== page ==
Londoners who lost homes react to guilty plea in Old East Village explosion

Karen Fisher stands in front of the empty lot where her Woodman Avenue home used to be. Last year's explosion in Old East Village saw the house completely destroyed. Andrew Graham / Global News

For some whose lives were turned upside down by last year’s explosion in London, Ont., a recent guilty plea by the driver of the car that caused the blast has offered a small step forward.

It was a mid-August night in 2019 that would change the lives of Old East Villagers, and just as many outside the historic London neighbourbood, forever.

A 24-year-old Kitchener woman drove her vehicle in the wrong direction down a one-way street after attending a concert downtown. She would later tell police she had consumed alcohol before getting behind the wheel.

The grey Ford Fusion registered in her father’s name only came to a halt when it struck a gas line at 450 Woodman Ave.

The resulting explosion forced the evacuation of an entire neighbourhood, saw four first responders suffer numerous injuries, caused neighbouring houses to be demolished and left Karen Fisher with no home.

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Read more: Kitchener’s Daniella Leis pleads guilty in case surrounding London, Ont., explosion

On Thursday, in a court appearance via teleconference, Daniella Leis pleaded guilty to four counts of impaired driving causing bodily harm.

An agreed statement of facts was read to the Ontario Court of Justice and a sentencing date was set for Jan. 21, 2021.

Less than an hour after court proceedings wrapped, Fisher shared her reaction with Global News.

While she was thankful to hear Leis plead guilty, Fisher says that feeling was tempered by hearing the statement of facts read in court.

“That, for me, was quite traumatizing and hearing the extent of the injuries that occurred, it puts me into a very unsettled place,” said Fisher.

“Up to this point, for 14 months, I’ve had the luxury of being able to focus on my own experience… I didn’t know the extent of the injuries, so hearing how severe they were, it hits me in a different place than I’ve been able to access so far.”

Click to play video: 'Woman who lost home in London, Ont. explosion reacts to guilty plea' Woman who lost home in London, Ont. explosion reacts to guilty plea
Woman who lost home in London, Ont. explosion reacts to guilty plea – Oct 22, 2020

It took more than a year to reach a guilty plea in a case that was delayed, in part, by the COVID-19 pandemic.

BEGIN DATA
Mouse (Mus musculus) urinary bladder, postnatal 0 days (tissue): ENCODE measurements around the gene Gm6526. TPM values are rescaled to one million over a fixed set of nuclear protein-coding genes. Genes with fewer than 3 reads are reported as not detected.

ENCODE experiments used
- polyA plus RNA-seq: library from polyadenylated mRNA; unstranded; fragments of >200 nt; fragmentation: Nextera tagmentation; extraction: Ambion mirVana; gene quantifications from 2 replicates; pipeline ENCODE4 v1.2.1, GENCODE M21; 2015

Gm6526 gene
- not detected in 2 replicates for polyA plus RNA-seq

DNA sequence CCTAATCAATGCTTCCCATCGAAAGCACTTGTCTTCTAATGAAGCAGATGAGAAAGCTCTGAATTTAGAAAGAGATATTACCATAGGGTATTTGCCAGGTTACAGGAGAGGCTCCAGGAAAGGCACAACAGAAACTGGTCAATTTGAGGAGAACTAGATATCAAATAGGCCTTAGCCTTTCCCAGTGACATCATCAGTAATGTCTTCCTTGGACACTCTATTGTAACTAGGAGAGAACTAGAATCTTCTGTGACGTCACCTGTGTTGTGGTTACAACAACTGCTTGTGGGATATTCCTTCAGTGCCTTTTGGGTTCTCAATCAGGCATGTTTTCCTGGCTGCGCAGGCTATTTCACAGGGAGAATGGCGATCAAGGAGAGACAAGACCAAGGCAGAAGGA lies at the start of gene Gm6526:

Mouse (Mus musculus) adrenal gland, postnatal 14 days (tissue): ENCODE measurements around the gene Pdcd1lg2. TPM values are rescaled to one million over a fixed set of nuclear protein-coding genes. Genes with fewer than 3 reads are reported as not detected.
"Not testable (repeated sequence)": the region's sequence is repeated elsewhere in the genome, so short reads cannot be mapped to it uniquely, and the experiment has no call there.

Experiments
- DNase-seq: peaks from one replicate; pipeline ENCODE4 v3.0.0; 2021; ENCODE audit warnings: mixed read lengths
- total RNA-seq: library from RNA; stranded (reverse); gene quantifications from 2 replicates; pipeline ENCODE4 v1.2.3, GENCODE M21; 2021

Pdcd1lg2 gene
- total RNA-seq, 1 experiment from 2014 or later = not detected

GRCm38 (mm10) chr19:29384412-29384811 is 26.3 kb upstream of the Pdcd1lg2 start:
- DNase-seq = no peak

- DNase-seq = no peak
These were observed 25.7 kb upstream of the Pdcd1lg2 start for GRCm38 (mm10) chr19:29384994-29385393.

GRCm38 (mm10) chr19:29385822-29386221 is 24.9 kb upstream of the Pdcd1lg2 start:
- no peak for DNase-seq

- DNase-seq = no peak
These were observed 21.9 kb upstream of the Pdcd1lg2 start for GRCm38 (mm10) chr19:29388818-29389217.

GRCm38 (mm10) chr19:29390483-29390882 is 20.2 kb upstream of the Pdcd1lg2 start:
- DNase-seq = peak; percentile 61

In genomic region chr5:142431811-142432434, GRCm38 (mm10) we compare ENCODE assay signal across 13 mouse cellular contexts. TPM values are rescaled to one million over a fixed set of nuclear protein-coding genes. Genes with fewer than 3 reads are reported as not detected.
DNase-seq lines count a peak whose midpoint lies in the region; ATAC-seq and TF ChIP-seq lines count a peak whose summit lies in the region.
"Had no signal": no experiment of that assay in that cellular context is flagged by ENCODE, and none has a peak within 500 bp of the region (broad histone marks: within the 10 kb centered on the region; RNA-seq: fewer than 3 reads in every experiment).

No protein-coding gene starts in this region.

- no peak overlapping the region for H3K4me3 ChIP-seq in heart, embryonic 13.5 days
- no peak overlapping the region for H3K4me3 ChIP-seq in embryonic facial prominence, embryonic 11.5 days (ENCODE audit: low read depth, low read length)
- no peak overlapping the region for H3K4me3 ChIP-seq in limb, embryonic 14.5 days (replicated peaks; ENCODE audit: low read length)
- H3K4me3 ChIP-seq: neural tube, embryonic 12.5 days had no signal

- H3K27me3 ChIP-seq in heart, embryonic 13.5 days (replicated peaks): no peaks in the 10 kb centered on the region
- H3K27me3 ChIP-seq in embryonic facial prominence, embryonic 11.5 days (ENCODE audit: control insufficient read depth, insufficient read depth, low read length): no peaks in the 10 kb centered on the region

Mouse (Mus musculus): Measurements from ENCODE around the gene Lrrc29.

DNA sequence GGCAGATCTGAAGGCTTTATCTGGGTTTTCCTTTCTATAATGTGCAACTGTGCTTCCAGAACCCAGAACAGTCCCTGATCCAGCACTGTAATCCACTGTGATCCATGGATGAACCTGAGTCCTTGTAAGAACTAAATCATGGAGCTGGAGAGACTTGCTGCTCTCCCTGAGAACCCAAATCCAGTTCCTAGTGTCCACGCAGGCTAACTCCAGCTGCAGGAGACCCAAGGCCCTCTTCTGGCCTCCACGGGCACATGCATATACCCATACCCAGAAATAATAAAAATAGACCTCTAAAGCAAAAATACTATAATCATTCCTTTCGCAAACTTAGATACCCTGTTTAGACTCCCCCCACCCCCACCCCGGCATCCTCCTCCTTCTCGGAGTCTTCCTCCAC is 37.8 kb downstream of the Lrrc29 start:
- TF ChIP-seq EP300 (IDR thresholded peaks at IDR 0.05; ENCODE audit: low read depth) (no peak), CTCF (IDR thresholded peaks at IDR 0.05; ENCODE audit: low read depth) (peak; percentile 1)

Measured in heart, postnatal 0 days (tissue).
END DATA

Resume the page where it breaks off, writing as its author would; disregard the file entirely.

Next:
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“The fact that it is moving forward and sentences will be coming up in January, that is something that does feel like it’s progress,” said Fisher.

“Certainly my own personal path to closure hasn’t been a straight line, even today it’s a couple of steps back and a spin-around, but I do feel like we’re getting close to that point where people can have a sense of justice.”

Read more: London, Ont. explosion: Fire department members recount night 1 year later

With respect to justice, Fisher says she’s not seeking a harsh sentence for Leis.

“Personally, I don’t find that healing comes through harshness. The most difficult part of this, for me, has been not being able to have contact with her,” said Fisher.

“I hope there comes a time when I can actually have a conversation with Daniella. For me, it’s an important part of closure. Whether or not I’ll be given that opportunity, I don’t know.”

Graphic renderings sit on a fence surrounding a plot of land that used to house three homes on Woodman Avenue. Andrew Graham / Global News

Prior to the explosion, Chris Patterson lived next door to Fisher.

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His home was so heavily damaged in the blast that it had to be demolished days later.

Read more: ‘Like something out of a movie’: Next door neighbour recounts London, Ont. house explosion

Patterson says it was good to gain a sense of justice following Thursday’s court proceedings, but similar to Fisher, he’s not seeking harsh punishment for Leis.

“In the beginning, I will say that I probably did, but at this point, I don’t think so,” said Patterson.

“Losing literally everything you own is a really tough pill to swallow. I was angry at that point, but moving on, things happen and you do need to move on with your life.”

While Chris Patterson is glad to see the case progressing, his main focus is moving on with his life. Andrew Graham / Global News

Leis’ lawyer Richard Braiden says his client’s guilty plea speaks of her accepting responsibility for her actions.

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“A guilty plea is always considered an expression of remorse,” said Braiden.

At the sentencing hearing on Jan. 21, 2021, at least five victim impact statements are expected to be read, but additional statements may be added, including a community victim impact statement.

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